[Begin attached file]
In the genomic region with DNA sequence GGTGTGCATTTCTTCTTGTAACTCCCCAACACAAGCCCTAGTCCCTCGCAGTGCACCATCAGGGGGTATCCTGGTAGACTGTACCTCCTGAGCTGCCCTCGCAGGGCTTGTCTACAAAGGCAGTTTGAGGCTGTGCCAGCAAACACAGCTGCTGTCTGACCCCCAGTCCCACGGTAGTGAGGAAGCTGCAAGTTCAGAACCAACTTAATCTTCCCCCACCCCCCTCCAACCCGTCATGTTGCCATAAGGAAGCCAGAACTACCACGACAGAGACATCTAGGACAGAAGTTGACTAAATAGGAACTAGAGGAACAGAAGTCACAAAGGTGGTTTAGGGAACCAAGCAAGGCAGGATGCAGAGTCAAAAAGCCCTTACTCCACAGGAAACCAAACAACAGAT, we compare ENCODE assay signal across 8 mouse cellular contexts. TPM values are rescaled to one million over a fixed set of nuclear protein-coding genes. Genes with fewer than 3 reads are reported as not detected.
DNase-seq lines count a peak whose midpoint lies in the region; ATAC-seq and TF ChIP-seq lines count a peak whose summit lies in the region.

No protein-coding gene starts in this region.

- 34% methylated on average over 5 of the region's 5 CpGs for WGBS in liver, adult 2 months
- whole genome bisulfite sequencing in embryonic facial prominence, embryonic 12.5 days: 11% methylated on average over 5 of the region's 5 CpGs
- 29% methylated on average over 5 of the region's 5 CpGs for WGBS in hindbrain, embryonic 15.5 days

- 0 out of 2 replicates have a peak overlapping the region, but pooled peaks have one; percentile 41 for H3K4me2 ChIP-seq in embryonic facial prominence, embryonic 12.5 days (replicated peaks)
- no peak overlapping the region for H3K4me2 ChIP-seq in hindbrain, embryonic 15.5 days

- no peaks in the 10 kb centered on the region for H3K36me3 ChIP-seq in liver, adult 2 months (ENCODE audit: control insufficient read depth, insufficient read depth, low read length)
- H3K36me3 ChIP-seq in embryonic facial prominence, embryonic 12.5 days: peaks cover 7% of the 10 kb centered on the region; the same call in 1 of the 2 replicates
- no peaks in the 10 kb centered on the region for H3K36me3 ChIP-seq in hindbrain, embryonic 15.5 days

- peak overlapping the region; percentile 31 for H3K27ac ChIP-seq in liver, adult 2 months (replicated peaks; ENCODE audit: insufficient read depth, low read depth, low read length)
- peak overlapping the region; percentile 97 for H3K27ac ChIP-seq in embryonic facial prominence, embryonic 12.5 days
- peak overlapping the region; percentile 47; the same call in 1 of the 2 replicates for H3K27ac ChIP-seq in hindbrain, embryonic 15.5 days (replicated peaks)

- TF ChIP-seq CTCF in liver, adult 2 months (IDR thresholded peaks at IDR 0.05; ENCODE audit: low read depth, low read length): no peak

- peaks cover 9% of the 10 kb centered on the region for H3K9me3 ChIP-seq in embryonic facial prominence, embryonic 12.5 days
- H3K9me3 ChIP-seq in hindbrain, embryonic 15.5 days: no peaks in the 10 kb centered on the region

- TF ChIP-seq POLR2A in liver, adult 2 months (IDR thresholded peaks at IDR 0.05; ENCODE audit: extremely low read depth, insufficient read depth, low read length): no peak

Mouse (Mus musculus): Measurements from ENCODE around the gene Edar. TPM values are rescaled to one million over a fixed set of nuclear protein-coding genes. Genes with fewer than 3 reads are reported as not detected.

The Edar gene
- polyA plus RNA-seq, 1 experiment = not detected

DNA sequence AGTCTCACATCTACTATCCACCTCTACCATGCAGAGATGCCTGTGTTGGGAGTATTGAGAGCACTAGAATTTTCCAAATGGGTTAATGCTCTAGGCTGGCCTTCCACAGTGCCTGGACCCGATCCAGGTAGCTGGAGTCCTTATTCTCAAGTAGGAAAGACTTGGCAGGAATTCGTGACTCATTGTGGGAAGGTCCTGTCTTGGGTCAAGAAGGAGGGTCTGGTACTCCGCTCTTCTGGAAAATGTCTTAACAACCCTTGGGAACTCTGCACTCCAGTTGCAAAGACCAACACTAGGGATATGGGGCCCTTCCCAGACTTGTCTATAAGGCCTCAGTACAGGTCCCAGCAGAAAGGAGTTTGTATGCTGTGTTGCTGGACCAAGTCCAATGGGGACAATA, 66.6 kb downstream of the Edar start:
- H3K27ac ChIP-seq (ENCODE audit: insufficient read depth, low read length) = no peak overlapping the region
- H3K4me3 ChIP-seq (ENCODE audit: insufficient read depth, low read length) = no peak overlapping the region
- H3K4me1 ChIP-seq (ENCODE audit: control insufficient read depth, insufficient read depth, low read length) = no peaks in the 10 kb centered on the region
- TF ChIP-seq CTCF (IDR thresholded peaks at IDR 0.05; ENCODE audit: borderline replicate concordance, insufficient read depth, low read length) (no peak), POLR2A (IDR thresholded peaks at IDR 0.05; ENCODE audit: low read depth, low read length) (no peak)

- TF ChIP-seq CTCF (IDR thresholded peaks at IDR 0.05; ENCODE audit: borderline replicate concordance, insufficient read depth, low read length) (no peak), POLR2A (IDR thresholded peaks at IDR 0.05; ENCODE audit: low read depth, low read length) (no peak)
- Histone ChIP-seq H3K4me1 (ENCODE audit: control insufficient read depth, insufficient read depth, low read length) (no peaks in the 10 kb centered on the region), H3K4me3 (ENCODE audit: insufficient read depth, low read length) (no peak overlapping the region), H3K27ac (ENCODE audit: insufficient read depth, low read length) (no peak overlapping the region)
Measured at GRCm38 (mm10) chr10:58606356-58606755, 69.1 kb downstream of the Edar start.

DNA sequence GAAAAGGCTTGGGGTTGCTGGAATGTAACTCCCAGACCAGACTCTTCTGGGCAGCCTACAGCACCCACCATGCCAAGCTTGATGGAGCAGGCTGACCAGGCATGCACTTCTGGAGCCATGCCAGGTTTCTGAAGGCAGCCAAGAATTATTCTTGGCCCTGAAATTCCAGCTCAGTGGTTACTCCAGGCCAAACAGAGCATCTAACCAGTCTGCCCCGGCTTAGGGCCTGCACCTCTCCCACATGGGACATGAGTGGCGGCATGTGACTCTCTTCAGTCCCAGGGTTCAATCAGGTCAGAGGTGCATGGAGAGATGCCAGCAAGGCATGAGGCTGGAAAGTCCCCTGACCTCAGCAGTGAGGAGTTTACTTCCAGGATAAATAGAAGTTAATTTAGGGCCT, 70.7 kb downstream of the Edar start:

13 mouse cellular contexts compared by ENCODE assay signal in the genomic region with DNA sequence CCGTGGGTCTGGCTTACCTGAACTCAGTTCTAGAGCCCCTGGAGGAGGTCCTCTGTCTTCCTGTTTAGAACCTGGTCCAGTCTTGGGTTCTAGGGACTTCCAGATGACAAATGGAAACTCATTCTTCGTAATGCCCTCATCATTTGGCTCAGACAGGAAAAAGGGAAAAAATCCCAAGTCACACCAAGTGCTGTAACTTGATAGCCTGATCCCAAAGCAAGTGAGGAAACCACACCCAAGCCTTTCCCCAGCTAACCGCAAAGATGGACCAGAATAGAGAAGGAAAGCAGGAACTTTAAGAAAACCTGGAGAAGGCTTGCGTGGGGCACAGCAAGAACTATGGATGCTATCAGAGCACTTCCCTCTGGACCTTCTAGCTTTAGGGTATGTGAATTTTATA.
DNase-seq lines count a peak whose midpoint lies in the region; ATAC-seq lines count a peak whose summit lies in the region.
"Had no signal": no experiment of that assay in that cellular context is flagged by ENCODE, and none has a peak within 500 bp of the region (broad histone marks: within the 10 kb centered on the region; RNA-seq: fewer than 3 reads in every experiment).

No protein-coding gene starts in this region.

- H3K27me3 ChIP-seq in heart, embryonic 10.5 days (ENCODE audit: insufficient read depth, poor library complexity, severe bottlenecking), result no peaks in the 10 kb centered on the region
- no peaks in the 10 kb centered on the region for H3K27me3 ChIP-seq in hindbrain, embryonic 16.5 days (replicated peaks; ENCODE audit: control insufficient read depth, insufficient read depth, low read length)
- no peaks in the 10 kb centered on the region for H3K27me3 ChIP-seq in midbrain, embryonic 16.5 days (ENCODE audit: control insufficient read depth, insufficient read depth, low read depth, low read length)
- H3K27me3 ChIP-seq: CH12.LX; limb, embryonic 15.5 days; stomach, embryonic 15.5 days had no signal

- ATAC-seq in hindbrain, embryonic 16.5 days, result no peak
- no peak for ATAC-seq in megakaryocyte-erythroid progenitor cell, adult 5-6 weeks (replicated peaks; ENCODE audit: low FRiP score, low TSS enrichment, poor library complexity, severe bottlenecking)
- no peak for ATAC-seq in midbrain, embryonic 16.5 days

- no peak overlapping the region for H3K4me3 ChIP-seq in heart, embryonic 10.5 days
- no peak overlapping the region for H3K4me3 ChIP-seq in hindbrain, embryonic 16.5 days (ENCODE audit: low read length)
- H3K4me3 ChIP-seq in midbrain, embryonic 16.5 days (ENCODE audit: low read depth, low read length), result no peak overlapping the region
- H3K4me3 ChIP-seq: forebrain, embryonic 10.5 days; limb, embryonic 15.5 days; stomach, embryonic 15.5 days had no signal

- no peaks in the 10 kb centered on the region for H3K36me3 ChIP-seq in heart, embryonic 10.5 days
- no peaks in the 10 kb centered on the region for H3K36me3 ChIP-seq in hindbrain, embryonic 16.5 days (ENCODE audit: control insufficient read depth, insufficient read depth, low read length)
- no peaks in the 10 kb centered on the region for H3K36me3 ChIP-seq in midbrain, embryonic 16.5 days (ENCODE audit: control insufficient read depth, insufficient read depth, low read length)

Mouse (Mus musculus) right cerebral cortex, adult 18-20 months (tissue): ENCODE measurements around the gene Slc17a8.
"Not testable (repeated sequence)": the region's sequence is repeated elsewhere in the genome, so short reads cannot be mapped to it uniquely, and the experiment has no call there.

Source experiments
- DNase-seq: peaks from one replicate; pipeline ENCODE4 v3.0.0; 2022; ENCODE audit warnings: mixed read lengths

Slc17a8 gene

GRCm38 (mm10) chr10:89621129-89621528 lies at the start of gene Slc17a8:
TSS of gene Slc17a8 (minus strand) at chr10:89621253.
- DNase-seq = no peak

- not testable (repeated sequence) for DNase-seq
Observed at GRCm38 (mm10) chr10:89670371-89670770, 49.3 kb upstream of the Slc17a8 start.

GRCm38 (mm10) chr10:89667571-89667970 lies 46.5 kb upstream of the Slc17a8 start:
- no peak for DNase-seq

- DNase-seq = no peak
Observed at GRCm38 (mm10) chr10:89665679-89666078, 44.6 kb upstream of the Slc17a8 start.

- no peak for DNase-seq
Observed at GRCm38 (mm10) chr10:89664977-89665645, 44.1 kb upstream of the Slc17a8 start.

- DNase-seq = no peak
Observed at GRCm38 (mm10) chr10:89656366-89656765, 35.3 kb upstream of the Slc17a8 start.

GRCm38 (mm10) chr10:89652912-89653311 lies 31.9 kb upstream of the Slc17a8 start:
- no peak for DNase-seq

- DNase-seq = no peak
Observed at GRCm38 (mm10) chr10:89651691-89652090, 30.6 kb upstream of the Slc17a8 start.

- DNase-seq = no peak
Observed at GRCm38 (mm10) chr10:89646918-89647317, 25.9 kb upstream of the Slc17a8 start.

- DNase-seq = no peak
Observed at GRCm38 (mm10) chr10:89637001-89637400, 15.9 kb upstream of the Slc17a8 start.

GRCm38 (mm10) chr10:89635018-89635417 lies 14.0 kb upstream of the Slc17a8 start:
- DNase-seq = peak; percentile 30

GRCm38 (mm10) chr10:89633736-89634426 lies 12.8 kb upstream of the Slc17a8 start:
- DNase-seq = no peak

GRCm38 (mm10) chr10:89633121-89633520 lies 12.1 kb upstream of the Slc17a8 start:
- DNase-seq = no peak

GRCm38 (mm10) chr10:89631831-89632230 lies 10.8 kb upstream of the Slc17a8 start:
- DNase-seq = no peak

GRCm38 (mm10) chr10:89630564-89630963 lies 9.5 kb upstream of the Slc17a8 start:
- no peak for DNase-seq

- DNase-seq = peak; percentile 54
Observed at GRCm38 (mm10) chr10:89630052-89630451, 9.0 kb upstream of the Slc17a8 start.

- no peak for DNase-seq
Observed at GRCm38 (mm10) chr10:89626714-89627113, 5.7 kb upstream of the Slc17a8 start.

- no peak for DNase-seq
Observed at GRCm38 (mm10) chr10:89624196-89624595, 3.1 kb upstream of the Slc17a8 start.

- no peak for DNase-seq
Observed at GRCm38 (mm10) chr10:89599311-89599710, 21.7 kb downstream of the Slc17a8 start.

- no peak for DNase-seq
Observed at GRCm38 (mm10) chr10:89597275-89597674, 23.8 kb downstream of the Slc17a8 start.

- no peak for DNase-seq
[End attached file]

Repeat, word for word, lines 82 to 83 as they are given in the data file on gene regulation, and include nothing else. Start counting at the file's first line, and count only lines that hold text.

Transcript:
- DNase-seq = no peak

GRCm38 (mm10) chr10:89630564-89630963 lies 9.5 kb upstream of the Slc17a8 start: